Featured Wednesday, 25 September , 2019Short Link:
Public WiFi is extremely convenient, and, of course, free. But are the risks of logging on worth it?
Public WiFi is basically exactly what it sounds like—a WiFi network available in a public place. You’ve probably used one in the past, whether in an airport or your local Starbucks.
Often, the network has a password that you’ll need to use to access the Internet, but sometimes all you need to do is “sign in” by checking off a Terms & Conditions agreement. Public WiFi has been much maligned as a dangerous Internet space where your information is at risk, but how true is that? What exactly are the dangers that come with using public WiFi?
Despite what the frequent warnings surrounding it might suggest, “having a WiFi network where people can access the Internet, whether it’s at home or at your business, is not inherently dangerous,” Spencer Lichtenstein, Senior Director of Technology at Onyx CTS, told Reader’s Digest. “But…if [whoever sets up the network] doesn’t address the potential security concerns, people can misuse that network…and take advantage of it.”
Basically, the issue arises when businesses and other public places set up WiFi networks and don’t go to any extra effort to make sure they’re secure. And Lichtenstein understands why they often don’t, especially smaller businesses.
“It takes a little bit of time and effort to make them secure,” he says. “And [it’s] expensive, and requires people to put time and money in, [so] they…decide not to do that.” But unfortunately, without proper security precautions like a strong password, a time limit on WiFi use, and site-filtering software in place, many public WiFi networks are much more vulnerable to threats from hackers. This means that public WiFi is often not as safe as it could be, and its users might be paying the price.
So what exactly is the danger? Well, the danger comes from the fact that anyone can access the network—including hackers looking to steal people’s private information. “On a public WiFi network, where a lot of people can access things, it’s much easier for your personal information to get stolen,” Lichtenstein explains.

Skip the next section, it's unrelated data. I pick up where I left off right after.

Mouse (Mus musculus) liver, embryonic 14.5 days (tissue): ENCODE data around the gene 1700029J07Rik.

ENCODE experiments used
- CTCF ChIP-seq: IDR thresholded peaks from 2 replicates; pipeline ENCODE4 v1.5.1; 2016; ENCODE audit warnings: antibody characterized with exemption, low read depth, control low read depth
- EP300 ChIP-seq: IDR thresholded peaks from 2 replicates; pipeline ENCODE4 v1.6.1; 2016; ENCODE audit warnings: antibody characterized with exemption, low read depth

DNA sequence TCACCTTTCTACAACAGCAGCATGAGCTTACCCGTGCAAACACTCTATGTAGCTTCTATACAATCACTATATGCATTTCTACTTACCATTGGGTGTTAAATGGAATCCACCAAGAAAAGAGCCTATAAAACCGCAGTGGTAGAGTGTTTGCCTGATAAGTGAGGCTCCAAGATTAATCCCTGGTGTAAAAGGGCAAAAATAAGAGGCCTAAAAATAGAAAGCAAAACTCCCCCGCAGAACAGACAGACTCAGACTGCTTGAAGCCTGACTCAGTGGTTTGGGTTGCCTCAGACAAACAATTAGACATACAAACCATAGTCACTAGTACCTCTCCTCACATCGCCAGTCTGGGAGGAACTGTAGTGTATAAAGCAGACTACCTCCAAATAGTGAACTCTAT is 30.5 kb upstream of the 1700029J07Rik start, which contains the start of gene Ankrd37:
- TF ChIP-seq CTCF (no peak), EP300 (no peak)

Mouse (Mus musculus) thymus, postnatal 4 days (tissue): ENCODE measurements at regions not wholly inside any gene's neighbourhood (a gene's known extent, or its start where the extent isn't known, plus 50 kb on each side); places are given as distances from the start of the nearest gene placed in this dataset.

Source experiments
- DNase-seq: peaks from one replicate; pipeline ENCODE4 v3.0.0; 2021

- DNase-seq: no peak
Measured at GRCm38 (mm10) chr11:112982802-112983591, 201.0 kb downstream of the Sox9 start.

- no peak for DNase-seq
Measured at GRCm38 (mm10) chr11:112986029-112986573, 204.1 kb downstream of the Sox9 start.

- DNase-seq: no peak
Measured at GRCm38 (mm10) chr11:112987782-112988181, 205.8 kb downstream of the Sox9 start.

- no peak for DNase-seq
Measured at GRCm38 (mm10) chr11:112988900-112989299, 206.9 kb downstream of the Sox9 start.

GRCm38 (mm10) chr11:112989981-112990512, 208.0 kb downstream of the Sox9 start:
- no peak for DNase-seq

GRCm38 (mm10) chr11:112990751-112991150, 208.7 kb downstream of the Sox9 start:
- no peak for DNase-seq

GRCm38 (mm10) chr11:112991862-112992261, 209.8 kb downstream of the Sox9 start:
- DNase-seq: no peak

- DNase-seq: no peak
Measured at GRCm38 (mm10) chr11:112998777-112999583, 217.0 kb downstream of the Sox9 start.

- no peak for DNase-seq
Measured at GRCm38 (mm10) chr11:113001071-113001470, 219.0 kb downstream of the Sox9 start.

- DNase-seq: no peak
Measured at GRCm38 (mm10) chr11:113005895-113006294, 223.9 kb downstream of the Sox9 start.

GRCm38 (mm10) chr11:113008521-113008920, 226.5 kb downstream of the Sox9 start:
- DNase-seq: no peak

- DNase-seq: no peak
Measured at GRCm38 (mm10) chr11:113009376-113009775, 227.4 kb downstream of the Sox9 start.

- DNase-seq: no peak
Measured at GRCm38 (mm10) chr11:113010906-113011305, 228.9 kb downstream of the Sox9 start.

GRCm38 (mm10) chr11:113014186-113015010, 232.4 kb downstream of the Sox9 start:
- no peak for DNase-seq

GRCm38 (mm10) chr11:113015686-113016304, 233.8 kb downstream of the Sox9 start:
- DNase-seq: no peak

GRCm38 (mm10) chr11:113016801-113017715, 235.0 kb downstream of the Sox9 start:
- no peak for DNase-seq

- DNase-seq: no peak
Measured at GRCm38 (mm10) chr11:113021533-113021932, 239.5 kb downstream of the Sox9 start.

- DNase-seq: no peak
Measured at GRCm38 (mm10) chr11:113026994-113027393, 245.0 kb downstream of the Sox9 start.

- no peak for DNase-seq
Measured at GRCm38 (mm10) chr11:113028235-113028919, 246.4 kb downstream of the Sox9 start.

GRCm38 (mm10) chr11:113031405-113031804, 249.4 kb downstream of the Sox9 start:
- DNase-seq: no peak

This can include anything from your usernames and passwords to your bank account information, depending on what exactly you’re doing on the public WiFi network. (Psst—these are the worst passwords you could possibly use online.)
Another danger is that “it’s much easier for people to fall victim to…phishing attacks” on public WiFi networks. Phishing is when someone sends you a phony link in hopes of taking you to a site that will give you a virus or steal your information. “Those attacks are much easier to carry out when someone is connected to public WiFi,” per Lichtenstein. If you’re worried about this, check out these tips to avoid online scams.
The good news is that you definitely don’t have to give up public WiFi completely. Lichtenstein suggests a couple of things you can do (and not do!) to keep your information as safe as possible while browsing. For instance, just the way you use the network can eliminate some risk.
He recommends asking yourself, “‘Is what I’m doing on here something that I would be OK with everyone seeing?’ And if the answer to that question is no, you need to pause and [either] think about another way to do it” or avoid doing it until you’re on a network you fully trust, he says.
Another helpful tip is to download a Virtual Private Network, or a VPN. “If you’re on public WiFi all the time, a VPN will…provide you with a degree of privacy,” Lichtenstein explains. “You’re in your own private world on that public WiFi network… It’s not a perfect solution, but it’s very helpful.”
And, lastly, he recommends updating your devices. “The more up-to-date your devices are that you’re using on that public WiFi network…the more secure you are as a whole,” he told Reader’s Digest.
“There’s never a guarantee that you won’t get infected with a virus or something else, but if you’ve updated your phone to the latest version—the latest iOS version, or the latest Android version—you’re gonna be better off than if you’re running a version that’s six months out of date.” He insists that those updates come out for a reason, and you should install them right when they do.